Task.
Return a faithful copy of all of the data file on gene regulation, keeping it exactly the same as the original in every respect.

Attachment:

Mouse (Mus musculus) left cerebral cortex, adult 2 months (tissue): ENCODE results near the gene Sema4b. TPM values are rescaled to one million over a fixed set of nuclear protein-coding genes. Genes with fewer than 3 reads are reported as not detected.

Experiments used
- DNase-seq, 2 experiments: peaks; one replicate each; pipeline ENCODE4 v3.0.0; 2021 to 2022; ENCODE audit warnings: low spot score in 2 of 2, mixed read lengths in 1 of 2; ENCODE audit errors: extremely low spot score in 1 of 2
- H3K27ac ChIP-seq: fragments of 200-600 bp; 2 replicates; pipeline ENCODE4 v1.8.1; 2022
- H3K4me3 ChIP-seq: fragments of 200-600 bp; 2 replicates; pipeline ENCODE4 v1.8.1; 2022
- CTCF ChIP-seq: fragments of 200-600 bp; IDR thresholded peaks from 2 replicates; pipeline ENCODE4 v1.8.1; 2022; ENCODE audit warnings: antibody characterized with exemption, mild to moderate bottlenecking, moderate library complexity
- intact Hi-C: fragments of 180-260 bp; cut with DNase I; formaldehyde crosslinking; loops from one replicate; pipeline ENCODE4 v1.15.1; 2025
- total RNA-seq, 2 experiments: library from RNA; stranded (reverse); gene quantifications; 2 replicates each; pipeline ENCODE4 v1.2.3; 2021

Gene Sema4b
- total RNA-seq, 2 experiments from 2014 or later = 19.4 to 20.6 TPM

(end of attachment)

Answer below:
Mouse (Mus musculus) left cerebral cortex, adult 2 months (tissue): ENCODE results near the gene Sema4b. TPM values are rescaled to one million over a fixed set of nuclear protein-coding genes. Genes with fewer than 3 reads are reported as not detected.

Experiments used
- DNase-seq, 2 experiments: peaks; one replicate each; pipeline ENCODE4 v3.0.0; 2021 to 2022; ENCODE audit warnings: low spot score in 2 of 2, mixed read lengths in 1 of 2; ENCODE audit errors: extremely low spot score in 1 of 2
- H3K27ac ChIP-seq: fragments of 200-600 bp; 2 replicates; pipeline ENCODE4 v1.8.1; 2022
- H3K4me3 ChIP-seq: fragments of 200-600 bp; 2 replicates; pipeline ENCODE4 v1.8.1; 2022
- CTCF ChIP-seq: fragments of 200-600 bp; IDR thresholded peaks from 2 replicates; pipeline ENCODE4 v1.8.1; 2022; ENCODE audit warnings: antibody characterized with exemption, mild to moderate bottlenecking, moderate library complexity
- intact Hi-C: fragments of 180-260 bp; cut with DNase I; formaldehyde crosslinking; loops from one replicate; pipeline ENCODE4 v1.15.1; 2025
- total RNA-seq, 2 experiments: library from RNA; stranded (reverse); gene quantifications; 2 replicates each; pipeline ENCODE4 v1.2.3; 2021

Gene Sema4b
- total RNA-seq, 2 experiments from 2014 or later = 19.4 to 20.6 TPM